Q: Is adding Parmesan cheese a good way to add flavor to salads and other healthy foods without adding a lot of calories?

A: Richly flavored cheese, like Parmesan, used in small amounts can be a smart strategy for adding flavor without many calories. One tablespoon of grated Parmesan cheese adds only 22 calories, just less than one gram of saturated fat and only 76 milligrams (mg) of sodium. You might want to try the blocks of Parmesan and Romano, as they tend to have a stronger flavor than the pre-grated cheeses. Then you can grate just the amount you need at home. With a flavorful cheese like Parmesan or Romano, one tablespoon or less is plenty. However, when large amounts are melted over a food or when it’s part of baked dishes that include the Parmesan name (like Eggplant Parmesan), the calorie and fat (especially saturated fat) can add up.

If adding some grated Parmesan to salads or vegetables helps you enjoy them so much more that you eat larger portions of these healthful foods, then overall it will probably help you fill up on fewer calories. A diet with plenty of leafy greens and other low calorie vegetables is linked to health benefits including lower risk of cancer, heart disease and more.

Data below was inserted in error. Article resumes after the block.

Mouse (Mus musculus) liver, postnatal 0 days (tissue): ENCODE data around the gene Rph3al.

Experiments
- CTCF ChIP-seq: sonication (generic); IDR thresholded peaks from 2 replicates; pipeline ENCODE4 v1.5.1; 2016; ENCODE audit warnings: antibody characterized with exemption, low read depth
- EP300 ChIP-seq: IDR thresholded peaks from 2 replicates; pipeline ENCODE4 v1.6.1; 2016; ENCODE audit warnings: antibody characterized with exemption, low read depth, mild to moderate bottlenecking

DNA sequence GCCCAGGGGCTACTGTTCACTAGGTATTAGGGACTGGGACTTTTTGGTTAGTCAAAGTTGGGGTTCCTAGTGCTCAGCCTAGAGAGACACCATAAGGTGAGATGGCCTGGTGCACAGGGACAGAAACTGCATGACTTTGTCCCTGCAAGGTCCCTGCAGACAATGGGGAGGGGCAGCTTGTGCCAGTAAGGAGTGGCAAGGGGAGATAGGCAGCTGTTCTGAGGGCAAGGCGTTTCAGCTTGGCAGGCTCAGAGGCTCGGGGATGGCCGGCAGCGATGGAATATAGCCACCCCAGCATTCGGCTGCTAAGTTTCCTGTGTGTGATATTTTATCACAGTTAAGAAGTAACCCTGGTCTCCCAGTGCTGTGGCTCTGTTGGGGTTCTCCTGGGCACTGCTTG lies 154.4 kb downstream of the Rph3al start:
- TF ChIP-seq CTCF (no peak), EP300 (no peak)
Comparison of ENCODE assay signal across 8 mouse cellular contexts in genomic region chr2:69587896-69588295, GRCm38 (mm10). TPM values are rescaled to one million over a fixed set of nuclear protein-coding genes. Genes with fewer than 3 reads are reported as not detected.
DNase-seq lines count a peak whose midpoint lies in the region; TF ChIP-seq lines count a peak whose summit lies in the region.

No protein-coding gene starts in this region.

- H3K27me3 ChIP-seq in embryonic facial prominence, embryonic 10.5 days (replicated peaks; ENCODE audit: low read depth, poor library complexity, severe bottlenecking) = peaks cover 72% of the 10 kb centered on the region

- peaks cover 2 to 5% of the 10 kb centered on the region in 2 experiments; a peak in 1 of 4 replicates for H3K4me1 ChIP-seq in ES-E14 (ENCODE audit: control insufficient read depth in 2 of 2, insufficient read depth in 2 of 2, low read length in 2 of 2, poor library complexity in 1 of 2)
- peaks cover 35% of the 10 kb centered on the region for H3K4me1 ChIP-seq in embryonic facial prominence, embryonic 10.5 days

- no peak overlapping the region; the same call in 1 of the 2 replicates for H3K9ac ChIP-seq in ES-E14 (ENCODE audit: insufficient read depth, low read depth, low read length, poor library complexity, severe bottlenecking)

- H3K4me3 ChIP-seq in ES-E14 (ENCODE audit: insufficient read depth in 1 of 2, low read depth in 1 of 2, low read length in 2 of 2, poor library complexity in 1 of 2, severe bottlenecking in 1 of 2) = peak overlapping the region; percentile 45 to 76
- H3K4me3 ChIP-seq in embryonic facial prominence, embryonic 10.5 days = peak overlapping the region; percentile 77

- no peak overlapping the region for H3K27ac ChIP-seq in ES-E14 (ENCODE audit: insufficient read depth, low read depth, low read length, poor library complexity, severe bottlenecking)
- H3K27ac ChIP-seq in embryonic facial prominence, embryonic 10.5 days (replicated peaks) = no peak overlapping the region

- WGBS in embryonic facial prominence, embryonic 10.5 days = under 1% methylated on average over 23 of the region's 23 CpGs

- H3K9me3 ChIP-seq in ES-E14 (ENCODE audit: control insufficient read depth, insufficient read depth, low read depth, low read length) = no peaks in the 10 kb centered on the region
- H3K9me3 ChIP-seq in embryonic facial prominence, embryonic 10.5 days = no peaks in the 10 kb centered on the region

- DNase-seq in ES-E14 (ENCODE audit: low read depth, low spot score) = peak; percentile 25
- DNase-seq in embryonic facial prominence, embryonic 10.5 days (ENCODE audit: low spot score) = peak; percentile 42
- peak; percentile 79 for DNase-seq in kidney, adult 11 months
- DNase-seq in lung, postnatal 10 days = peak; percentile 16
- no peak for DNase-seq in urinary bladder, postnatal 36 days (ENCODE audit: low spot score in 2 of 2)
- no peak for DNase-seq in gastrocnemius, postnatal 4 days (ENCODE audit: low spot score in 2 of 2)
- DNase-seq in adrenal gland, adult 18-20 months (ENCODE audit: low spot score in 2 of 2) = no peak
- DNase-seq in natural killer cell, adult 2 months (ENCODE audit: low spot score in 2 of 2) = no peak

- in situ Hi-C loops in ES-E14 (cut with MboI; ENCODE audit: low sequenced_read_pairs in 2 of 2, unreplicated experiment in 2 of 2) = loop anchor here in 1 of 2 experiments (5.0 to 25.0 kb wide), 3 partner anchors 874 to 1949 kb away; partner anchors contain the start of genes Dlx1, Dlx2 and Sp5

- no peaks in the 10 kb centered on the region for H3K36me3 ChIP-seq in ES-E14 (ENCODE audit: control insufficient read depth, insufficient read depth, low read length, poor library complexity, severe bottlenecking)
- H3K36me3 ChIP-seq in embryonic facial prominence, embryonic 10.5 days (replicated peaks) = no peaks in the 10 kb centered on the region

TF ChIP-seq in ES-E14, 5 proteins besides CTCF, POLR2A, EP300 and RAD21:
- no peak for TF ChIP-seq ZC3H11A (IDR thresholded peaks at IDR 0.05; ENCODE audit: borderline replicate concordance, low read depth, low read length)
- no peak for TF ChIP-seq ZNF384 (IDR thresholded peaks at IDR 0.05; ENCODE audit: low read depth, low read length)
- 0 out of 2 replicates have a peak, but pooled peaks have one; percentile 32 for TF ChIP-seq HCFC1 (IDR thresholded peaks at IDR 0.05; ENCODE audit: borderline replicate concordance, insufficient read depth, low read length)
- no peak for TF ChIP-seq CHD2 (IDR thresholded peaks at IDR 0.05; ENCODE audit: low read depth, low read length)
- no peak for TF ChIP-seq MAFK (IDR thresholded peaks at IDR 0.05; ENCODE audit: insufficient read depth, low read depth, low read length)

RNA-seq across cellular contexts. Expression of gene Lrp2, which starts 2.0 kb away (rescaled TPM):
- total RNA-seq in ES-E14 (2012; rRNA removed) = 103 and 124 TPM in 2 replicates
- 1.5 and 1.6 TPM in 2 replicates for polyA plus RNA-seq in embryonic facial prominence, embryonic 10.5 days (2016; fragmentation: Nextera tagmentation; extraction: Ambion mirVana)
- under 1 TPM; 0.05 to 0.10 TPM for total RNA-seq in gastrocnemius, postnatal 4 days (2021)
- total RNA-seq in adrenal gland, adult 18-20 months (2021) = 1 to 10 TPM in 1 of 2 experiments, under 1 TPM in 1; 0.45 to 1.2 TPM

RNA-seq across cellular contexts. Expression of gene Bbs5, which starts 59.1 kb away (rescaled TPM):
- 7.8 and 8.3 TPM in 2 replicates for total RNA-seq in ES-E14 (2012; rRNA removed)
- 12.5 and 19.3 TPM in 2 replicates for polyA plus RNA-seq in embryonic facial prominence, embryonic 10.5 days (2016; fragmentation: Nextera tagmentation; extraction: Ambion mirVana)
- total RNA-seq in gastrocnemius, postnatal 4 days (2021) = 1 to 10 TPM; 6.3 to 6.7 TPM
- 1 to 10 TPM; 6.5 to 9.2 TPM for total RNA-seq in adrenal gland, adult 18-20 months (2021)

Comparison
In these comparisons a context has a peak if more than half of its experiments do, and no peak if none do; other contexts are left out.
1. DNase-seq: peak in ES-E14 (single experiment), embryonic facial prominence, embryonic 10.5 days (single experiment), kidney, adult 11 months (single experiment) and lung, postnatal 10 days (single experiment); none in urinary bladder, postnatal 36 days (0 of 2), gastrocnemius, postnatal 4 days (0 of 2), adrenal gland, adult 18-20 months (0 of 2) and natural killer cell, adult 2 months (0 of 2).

The Author:

Karen Collins, MS, RDN, CDN – American Institute for Cancer Research

The American Institute for Cancer Research (AICR) is the cancer charity that fosters research on the relationship of nutrition, physical activity and weight management to cancer risk, interprets the scientific literature and educates the public about the results. It has contributed over $100 million for innovative research conducted at universities, hospitals and research centers across the country. AICR has published two landmark reports that interpret the accumulated research in the field, and is committed to a process of continuous review. AICR also provides a wide range of educational programs to help millions of Americans learn to make dietary changes for lower cancer risk. Its award-winning New American Plate program is presented in brochures, seminars and on its website, http://www.aicr.org. AICR is a member of the World Cancer Research Fund International.



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